Snaps, no. 37: George H. Powell.

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George Henry Powell (1908-1992).

In the 1910 census of Town of Tarboro, Edgecombe County: laborer George Powell, 26; wife Mary, 25; and children Annie, 13, Viola, 6, Russel, 3, Johnny, 5, George H., 2, and Mattie, 2 months.

In the 1930 census of Gardners township, Wilson County: farmer Frank Bryant, 30; wife Annie, 30; children William, 16, farm laborer, and Elizabeth, 11; and nephew George Powell, 19, farm laborer.

On 24 November 1937, in Wilson, George Powell, 24, of Gardners, son of George Powell and Mary Jones, married Beatrice Hines, 23, of Gardners, daughter of Turner Hines and Rosa Hines.

George Henry Powell registered for the World War II draft in Wilson in 1940. Per his registration card, he was born 20 October 1912 in Edgecombe County; he resided at R.F.D. 4, Wilson; his contact was wife Beatrice Powell; and he was employed by William Mack Brown, R.F.D. 4, Wilson.

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George Henry Powell died 22 May 1992 in Goldsboro, North Carolina. Per his death certificate, he was born 10 February 1910 in Edgecombe County to George Powell and Mary Cotton; resided at 1505 Queen Street Extension, Wilson; was married to Beatrice Hines Powell; and had worked as a carpenter.

Photo courtesy of Ancestry user RogerBarron52.

Reid reunion.

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Wilson Daily Times, 26 July 1971.

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In the 1900 census of Otter Creek township, Edgecombe County: farmer Gray Read, 47; wife Lucy, 37; and children Joseph R., 18, Nancy L., 7, Elija, 5, Mart Eva, 4, Jona, 3, and Lucy, 5 months.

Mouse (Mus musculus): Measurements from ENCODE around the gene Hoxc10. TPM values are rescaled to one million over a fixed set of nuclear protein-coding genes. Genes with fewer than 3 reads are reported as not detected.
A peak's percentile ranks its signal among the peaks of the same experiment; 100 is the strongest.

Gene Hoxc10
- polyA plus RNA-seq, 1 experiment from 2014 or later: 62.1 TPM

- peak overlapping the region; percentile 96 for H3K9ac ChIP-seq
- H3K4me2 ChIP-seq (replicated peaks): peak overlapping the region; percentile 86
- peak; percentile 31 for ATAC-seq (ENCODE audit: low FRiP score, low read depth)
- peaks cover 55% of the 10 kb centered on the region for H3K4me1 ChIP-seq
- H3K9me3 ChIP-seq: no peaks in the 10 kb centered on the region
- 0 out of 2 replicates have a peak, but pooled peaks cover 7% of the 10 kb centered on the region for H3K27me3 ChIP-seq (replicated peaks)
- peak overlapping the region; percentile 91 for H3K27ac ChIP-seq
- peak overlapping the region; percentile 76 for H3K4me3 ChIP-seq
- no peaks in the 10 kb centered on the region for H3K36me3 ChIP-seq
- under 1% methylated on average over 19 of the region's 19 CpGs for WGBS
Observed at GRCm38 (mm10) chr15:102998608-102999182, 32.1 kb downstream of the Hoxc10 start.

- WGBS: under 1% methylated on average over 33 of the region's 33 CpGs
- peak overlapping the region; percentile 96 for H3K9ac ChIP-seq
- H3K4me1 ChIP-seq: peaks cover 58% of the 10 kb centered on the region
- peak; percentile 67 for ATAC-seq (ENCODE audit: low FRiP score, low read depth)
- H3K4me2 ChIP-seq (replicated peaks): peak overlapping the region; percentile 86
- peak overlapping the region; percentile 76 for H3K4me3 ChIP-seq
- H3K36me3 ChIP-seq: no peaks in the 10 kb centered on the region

In the 1910 census of Otter Creek township, Edgecombe County: farmer Amos Read, 64; lodger Gray Read, 57, and children Gray, 18, Eligh, 15, Margrett, 13, and John, 13.

Elijah Reid, 21, of Gardners township, son of Gray Reid, married Ida Hagans, 18, of Gardners, daughter of James and Hannah Hagans, on 13 January 1915 on the Old Whitehead farm. Witnesses were Robert Hilliard, Lawrence Hagans and J.B. Owens.

In the 1930 census of Wilson, Wilson County: James Hagans, 53; wife Nora, 50; sons John, 18, Joe, 18, and Laurence, 16; daughter Etta, 21; grandchildren Elizabeth, 15, Sudie M., 13, Leeoma, 10, David, 5, Bessie M., 3, Lillie M., 1, and Charlie Reid, 4; and daughter Ida Reid, 32.

In the 1940 census of Wilson, Wilson County: tobacco factory laborer Elijah Reid, 49; wife Ida, 44; and children Willie, 12, Troy, 8, Sudie, 20, Naomie, 17, David, 15, Bessie, 14, Eula, 9, and Ester, 6.

Naomi Reid, 21, born in Wilson to Elijah Reid and Ida Hagans, married Oliver Lee Howard, born in Wilson to Will Lucas and Lena Howard, were married 28 January 1943 in Norfolk, Virginia, where both resided.

Lillie Mae Reid, 20, daughter of Eligha and Ida Reid, married William Atkinson, 26, son of Lester and Martha Moore Atkinson, on 25 February 1951 at 300 South East Street, Wilson. Witnesses were Mildred Reid, 911 Washington Street; Howard Hopkins, 703 Manchester Street; and David Reid, 300 South East STreet.